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India sends aid to cyclone hit Fiji

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Fiji
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New Delhi: India rushed financial and material aid to Fiji that has suffered the biggest cyclone in recorded history last weekend, a senior government official said on Tuesday.

Tropical Cyclone Winston, a category 5 cyclone, hit the Pacific Ocean island nation on February 20, claiming 44 lives.

External Affairs Minister Sushma Swaraj wrote to her Fijian counterpart Ratu Inoke Kubuabola to express her condolences, ministry spokesman Vikas Swarup said adding that India had extended 1 million dollars as immediate assistance.

“In addition, today (Thursday) a C-17 Globemaster aircraft has left for Fiji with 45 tonnes of relief material, which includes food products such as noodles, biscuits, milk powder, rice pulses, flour and salt, as well as 5.43 tonnes of medicines and 300 tents and kitchen sets,” Swarup said at a media briefing here.

People of Indian origin account for 44 percent of Fiji’s population. Most are descendants of Indians who went in the 18th and 19th centuries to work as indentured labour in sugar cane plantations in the island nation.

The help is as promised by the Indian government last week. Fiji which has been left devastated because of this cyclone is in the need of help. (IANS)

Read more here: www.newsgram.com/india-pledges-us1million-assistance-to-cyclone-hit-fiji/

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Report Claims, As Many As 1 Billion Indians Live in Areas of Water Scarcity

The report also highlighted that India uses the largest amount of groundwater -- 24 per cent of the global total and the country is the third largest exporter of groundwater -- 12 per cent of the global total.

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Global groundwater depletion - where the amount of water taken from aquifers exceeds the amount that is restored naturally - increased by 22 per cent between 2000 and 2010, said the report, adding that India's rate of groundwater depletion increased by 23 per cent during the same period. Pixabay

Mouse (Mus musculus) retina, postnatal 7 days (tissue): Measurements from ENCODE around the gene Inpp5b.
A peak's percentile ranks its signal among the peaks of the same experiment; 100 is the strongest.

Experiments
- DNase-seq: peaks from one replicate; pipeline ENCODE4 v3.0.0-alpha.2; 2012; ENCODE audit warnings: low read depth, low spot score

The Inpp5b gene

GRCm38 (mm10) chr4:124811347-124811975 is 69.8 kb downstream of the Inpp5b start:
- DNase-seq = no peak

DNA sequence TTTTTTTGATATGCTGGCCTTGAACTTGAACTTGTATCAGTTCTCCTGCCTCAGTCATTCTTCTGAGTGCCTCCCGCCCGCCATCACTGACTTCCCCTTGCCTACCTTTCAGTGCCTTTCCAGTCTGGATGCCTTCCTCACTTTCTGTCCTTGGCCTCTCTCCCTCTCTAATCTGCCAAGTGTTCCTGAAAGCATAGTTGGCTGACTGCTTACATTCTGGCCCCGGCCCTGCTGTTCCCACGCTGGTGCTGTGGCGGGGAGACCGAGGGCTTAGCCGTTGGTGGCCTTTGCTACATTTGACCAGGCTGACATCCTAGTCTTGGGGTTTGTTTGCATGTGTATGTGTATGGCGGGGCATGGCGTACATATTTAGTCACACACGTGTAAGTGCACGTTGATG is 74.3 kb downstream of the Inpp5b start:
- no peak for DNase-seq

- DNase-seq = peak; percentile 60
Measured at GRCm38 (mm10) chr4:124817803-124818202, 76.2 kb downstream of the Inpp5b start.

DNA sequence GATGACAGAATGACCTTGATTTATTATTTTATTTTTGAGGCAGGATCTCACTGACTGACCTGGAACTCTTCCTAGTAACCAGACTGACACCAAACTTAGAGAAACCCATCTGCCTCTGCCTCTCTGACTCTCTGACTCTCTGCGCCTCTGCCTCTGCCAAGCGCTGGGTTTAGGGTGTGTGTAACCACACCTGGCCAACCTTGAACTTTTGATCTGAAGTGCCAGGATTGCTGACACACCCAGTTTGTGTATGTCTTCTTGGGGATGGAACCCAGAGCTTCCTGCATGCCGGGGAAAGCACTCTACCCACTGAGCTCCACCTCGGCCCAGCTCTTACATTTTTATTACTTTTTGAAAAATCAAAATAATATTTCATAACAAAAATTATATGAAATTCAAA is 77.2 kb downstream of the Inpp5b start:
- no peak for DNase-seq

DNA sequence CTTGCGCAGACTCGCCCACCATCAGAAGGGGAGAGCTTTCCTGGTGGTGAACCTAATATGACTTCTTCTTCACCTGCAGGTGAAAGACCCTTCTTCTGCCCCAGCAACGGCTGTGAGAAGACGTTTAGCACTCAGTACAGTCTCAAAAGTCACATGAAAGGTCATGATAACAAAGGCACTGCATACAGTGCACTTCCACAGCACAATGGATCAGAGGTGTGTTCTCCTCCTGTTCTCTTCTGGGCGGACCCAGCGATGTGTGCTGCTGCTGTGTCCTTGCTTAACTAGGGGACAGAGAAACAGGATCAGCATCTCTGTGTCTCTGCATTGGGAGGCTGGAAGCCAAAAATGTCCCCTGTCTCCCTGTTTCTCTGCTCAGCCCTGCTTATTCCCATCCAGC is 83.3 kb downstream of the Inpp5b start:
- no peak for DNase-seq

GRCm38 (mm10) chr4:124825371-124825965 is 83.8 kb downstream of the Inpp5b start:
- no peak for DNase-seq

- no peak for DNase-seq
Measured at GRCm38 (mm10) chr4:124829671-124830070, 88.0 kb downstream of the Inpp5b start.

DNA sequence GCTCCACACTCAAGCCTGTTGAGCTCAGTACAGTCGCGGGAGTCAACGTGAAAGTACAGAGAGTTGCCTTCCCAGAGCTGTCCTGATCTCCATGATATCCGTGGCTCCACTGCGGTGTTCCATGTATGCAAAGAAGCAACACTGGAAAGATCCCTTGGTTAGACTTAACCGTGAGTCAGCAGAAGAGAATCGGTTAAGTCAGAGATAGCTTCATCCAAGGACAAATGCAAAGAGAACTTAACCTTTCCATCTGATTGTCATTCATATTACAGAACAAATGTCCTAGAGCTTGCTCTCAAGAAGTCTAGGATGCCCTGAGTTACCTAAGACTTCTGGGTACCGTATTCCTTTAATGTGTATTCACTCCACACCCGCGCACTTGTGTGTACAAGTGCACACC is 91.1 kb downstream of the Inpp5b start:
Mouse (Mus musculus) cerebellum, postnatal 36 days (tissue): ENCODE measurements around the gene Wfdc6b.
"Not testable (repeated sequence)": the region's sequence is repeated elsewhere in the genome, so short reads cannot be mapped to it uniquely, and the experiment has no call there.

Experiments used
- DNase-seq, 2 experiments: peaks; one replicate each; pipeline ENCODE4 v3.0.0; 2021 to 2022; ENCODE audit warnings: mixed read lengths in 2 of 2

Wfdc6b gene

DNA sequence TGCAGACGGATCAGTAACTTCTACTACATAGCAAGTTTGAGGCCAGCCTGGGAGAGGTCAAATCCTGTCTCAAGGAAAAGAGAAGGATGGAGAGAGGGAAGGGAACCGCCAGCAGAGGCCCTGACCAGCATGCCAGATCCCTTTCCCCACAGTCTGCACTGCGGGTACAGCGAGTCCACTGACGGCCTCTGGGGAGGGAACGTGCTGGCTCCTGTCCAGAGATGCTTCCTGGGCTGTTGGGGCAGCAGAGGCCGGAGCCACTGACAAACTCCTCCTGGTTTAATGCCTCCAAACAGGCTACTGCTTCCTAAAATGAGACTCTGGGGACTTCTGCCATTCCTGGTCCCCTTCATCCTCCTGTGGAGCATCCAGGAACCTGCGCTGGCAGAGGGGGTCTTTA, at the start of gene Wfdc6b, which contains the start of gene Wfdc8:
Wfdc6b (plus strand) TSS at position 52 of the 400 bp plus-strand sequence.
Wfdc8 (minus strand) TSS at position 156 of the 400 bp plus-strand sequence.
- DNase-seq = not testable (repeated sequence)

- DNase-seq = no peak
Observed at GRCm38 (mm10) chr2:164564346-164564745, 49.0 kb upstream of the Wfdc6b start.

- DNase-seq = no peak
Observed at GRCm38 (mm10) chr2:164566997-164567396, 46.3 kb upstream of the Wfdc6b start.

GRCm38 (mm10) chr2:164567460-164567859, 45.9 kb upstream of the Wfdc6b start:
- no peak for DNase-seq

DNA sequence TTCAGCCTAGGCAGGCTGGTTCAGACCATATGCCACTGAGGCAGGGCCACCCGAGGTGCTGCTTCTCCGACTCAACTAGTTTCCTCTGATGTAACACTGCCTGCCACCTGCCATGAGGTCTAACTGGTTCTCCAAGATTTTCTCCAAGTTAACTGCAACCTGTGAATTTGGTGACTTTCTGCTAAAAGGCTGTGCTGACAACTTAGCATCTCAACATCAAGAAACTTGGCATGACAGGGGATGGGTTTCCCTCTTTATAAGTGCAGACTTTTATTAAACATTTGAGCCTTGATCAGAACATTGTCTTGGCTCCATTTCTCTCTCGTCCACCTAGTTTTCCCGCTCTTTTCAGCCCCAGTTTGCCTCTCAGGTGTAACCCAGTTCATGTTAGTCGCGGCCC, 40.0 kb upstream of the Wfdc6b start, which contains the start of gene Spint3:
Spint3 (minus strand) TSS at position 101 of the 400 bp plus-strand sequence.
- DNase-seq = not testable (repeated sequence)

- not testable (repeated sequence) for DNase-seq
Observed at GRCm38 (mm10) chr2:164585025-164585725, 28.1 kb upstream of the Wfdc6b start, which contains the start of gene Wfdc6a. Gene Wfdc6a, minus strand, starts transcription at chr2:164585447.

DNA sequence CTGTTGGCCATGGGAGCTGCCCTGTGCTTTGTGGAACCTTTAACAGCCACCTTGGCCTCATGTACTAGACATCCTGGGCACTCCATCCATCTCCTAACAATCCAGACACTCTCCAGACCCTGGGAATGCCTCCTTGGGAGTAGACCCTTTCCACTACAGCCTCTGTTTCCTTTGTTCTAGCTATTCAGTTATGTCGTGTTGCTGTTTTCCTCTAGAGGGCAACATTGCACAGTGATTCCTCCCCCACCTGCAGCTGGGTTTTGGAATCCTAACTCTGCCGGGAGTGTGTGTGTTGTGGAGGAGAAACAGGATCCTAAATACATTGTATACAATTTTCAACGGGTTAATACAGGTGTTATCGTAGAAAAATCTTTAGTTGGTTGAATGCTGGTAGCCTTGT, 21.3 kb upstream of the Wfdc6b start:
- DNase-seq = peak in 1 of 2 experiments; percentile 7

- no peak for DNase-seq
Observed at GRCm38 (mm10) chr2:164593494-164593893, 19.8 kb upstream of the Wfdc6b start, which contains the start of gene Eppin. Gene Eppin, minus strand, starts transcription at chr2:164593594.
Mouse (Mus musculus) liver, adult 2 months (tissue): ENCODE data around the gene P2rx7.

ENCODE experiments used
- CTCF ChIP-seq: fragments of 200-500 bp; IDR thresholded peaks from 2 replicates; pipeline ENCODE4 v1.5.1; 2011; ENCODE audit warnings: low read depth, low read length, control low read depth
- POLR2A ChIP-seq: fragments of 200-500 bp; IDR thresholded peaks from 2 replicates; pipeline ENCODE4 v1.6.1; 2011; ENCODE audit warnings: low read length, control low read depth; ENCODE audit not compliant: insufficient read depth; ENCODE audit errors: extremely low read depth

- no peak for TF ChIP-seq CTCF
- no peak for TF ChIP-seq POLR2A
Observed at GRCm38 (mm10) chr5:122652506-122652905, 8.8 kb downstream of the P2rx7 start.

As many as one billion people in India live in areas of physical water scarcity, of which 600 million are in areas of high to extreme water stress, according to a new report.

Globally, close to four billion people live in water-scarce areas, where, for at least part of the year, demand exceeds supply, said the report by non-profit organisation WaterAid.

This number is expected to go up to five billion by 2050, said the report titled “Beneath the Surface: The State of the World’s Water 2019”, released to mark World Water Day on March 22.

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Pure water droplet. Pixabay

Physical water scarcity is getting worse, exacerbated by growing demand on water resources and and by climate and population changes.

By 2040 it is predicted that 33 countries are likely to face extremely high water stress – including 15 in the Middle East, most of Northern Africa, Pakistan, Turkey, Afghanistan and Spain. Many – including India, China, Southern Africa, USA and Australia – will face high water stress.

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Globally, close to four billion people live in water-scarce areas, where, for at least part of the year, demand exceeds supply, said the report by non-profit organisation WaterAid. Pixabay

Global groundwater depletion – where the amount of water taken from aquifers exceeds the amount that is restored naturally – increased by 22 per cent between 2000 and 2010, said the report, adding that India’s rate of groundwater depletion increased by 23 per cent during the same period.

Also Read: Beware! Sipping Hot Tea Raises Risk of Esophageal Cancer

The report also highlighted that India uses the largest amount of groundwater — 24 per cent of the global total and the country is the third largest exporter of groundwater — 12 per cent of the global total.

The WaterAid report warned that food and clothing imported by wealthy Western countries are making it harder for many poor and marginalised communities to get a daily clean water supply as high-income countries buy products with considerable “water footprints” – the amount of water used in production — from water-scarce countries. (IANS)